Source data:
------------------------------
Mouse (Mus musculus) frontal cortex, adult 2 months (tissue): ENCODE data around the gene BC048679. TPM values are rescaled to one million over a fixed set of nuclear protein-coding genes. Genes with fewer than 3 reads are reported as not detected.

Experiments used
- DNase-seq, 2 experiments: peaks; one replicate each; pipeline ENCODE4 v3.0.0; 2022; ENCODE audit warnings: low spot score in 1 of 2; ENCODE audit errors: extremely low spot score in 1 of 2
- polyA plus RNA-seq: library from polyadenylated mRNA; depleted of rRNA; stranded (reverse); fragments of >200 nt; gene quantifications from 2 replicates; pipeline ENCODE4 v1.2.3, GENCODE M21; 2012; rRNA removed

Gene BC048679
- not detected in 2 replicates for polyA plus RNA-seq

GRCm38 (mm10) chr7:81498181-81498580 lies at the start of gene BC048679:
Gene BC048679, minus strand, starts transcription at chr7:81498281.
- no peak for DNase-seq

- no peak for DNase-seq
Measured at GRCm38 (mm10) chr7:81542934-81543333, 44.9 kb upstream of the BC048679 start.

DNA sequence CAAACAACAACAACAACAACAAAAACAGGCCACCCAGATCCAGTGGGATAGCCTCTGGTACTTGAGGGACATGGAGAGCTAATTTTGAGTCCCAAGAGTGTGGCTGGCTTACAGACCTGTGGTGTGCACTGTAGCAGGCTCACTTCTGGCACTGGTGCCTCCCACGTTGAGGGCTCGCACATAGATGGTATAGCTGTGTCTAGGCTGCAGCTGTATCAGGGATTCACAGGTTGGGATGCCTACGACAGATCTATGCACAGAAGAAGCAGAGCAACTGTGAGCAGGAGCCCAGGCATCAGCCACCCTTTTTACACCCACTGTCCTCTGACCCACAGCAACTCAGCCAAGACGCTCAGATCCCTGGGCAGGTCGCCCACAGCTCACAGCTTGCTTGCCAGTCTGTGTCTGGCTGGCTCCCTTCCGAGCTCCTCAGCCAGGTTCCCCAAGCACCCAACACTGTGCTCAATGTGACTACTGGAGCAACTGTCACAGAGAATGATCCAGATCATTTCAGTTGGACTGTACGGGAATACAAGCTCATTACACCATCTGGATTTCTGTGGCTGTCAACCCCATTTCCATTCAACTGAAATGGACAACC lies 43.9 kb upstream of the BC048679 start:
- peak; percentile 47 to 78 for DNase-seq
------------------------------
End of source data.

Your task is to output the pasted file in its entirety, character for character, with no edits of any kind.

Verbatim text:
Mouse (Mus musculus) frontal cortex, adult 2 months (tissue): ENCODE data around the gene BC048679. TPM values are rescaled to one million over a fixed set of nuclear protein-coding genes. Genes with fewer than 3 reads are reported as not detected.

Experiments used
- DNase-seq, 2 experiments: peaks; one replicate each; pipeline ENCODE4 v3.0.0; 2022; ENCODE audit warnings: low spot score in 1 of 2; ENCODE audit errors: extremely low spot score in 1 of 2
- polyA plus RNA-seq: library from polyadenylated mRNA; depleted of rRNA; stranded (reverse); fragments of >200 nt; gene quantifications from 2 replicates; pipeline ENCODE4 v1.2.3, GENCODE M21; 2012; rRNA removed

Gene BC048679
- not detected in 2 replicates for polyA plus RNA-seq

GRCm38 (mm10) chr7:81498181-81498580 lies at the start of gene BC048679:
Gene BC048679, minus strand, starts transcription at chr7:81498281.
- no peak for DNase-seq

- no peak for DNase-seq
Measured at GRCm38 (mm10) chr7:81542934-81543333, 44.9 kb upstream of the BC048679 start.

DNA sequence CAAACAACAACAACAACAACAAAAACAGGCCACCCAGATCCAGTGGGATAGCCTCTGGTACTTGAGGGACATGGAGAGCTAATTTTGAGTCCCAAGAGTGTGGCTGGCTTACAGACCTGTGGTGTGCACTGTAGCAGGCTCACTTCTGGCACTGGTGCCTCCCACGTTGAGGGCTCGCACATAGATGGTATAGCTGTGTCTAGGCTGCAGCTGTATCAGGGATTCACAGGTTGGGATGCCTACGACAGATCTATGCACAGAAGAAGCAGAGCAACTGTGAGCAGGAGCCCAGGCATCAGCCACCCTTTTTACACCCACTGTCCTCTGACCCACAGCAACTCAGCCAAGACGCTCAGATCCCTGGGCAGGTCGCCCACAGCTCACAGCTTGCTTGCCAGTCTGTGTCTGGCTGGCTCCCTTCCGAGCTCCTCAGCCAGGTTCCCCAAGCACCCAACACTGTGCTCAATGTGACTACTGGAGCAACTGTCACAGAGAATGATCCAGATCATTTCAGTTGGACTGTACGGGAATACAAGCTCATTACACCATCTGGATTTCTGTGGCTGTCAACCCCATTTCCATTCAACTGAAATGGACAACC lies 43.9 kb upstream of the BC048679 start:
- peak; percentile 47 to 78 for DNase-seq